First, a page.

“Let’s Dance!” says the Beaufort Symphony Orchestra, inviting you to its final concert of the season on May 7 and 10.
From the waltz, to ballet, to Broadway, the Beaufort Symphony Orchestra and Maestro Frederick Devyatkin will set your toes tapping in their lively musical tour of dances from around the world at the season’s last performances on May 7 and 10.
Russian composer Alexander Borodin begins the tour with the Polovetsian Dances from the opera, “Prince Igor,” composed in 1890. It was chosen to open the 2014 Winter Olympics in Sochi, and audiences will recognize one of the musical themes that was incorporated into “Stranger in Paradise” from the hit Broadway musical “Kismet.”
A dance of death is the theme of “Danse Macabre” by French composer Camille Saint-Saens. Once a year “death” appears at midnight and calls the dead from their graves to dance for him. At dawn they must return to the ground for another year. In the piece the xylophone imitates the sounds of the skeletons’ rattling bones.
“The Sleeping Beauty Suite” was extracted from Peter Tchaikovsky’s “Sleeping Beauty” opera which premiered in St. Petersburg in 1890. He could not decide which of his works were the best so the suite was not realized during his lifetime. Several years after his death in 1893, a selection of five numbers was made and published as “Opus 66a.”
The most famous waltz ever written is “By the Beautiful Blue Danube opus 314” composed by Johann Strauss the Younger, nicknamed “King of the Waltz” by his peers. Adapted for the World’s Fair in Paris in 1867 one year after its debut, the piece is not one waltz but a chain of five interlinked waltz themes.
Another classic waltz is the “Gold and Silver Waltz” by Hungarian composer Franz Lehar who wrote it for Princess Pauline von Metternich’s Gold and Silver Ball in 1902. Lehar’s best known work is the operetta “The Merry Widow.”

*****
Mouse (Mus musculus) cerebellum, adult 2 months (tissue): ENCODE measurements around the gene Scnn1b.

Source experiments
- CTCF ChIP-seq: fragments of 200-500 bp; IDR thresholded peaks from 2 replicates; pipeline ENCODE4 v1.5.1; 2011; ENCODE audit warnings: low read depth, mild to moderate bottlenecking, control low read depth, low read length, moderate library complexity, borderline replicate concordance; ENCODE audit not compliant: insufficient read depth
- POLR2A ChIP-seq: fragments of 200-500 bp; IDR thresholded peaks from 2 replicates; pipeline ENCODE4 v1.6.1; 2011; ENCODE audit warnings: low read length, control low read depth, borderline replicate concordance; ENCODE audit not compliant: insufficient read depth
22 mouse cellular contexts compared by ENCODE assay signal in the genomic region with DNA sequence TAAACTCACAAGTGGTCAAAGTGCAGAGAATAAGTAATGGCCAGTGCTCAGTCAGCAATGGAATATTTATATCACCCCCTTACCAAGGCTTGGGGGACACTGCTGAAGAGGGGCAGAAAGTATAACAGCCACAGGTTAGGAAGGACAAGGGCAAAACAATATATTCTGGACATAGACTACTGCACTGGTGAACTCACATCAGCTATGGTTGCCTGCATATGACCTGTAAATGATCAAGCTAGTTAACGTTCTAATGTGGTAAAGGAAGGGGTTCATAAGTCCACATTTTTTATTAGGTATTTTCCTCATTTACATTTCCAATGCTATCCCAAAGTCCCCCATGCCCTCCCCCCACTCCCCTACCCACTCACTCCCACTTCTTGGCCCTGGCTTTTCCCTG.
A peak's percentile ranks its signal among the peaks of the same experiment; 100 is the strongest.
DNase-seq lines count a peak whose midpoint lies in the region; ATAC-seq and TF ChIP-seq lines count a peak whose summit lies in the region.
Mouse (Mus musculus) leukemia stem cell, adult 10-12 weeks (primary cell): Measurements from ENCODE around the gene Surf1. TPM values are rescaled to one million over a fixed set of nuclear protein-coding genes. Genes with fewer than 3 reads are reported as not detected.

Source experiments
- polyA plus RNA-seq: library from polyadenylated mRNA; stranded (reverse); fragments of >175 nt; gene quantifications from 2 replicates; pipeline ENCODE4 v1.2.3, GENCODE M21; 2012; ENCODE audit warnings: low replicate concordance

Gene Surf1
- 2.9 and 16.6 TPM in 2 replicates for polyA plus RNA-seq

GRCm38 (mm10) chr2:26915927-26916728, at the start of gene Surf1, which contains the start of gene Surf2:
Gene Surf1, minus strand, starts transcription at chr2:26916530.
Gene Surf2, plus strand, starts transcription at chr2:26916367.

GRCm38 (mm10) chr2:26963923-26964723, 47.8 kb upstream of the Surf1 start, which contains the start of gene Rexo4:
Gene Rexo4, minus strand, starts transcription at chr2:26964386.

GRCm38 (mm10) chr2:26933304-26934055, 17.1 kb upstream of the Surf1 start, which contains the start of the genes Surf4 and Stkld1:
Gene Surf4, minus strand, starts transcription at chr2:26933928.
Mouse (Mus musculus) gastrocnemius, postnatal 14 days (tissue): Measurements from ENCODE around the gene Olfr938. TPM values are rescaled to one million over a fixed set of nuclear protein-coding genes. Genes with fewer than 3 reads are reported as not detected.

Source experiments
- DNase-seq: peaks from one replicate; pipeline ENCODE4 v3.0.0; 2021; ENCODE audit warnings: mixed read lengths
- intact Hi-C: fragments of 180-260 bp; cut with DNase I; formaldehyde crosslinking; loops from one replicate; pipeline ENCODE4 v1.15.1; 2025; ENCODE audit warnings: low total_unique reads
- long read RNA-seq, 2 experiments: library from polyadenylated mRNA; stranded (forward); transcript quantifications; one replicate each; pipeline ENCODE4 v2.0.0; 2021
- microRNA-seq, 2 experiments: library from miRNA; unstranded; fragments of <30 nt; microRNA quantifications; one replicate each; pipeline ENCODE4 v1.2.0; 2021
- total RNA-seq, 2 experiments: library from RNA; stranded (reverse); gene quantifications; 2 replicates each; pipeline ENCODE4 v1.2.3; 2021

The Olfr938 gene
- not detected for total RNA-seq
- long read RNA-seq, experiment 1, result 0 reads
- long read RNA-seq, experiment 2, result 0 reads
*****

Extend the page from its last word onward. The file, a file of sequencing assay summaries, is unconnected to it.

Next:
The contemporary program begins with a medley of songs from John Kander’s hit Broadway musical and movie, “Chicago” arranged by Victor Lopey. The comedy opened in 1975 and explores the themes of celebrity, scandal and corruption in Jazz Age Chicago. A few of the most popular songs include “All That Jazz” and “Razzle Dazzle.”
Aaron Copeland wrote his American ballet “Rodeo” in 1942, and soon after arranged four dance episodes from the ballet into an orchestral suite he called “Hoe-down,” after a type of American folk dance. His contemporary ballet was inspired by Kentucky musician and fiddler Bill Stepp’s performance of “Bonaparte’s Retreat.”
No concert of dance music would be complete without a nod to George Gershwin and his 1928 classic, “An American in Paris.” The composition is a jazz-influenced symphonic poem and a wonderful display of his rich and evocative orchestral writing. The finale suite was originally 17 minutes long but edited down to a more suitable concert program length by arranger John Whitney.
So take the BSO up on the invitation and attend “Let’s Dance” at 7:30 pm on Thursday, May 7, and 4 pm on Sunday, May 10. Adult and Senior tickets are $37.50 and Students $5 at the door or go to the website at www.beaufortorchestra.org or www.TIX.com or call 1-800-595-4849. A map with directions to the concert venue, Sea Island Presbyterian Church on Lady’s Island is also on the website.
This concert is funded in part by the South Carolina Arts Commission which receives support from the National Endowment for the Arts.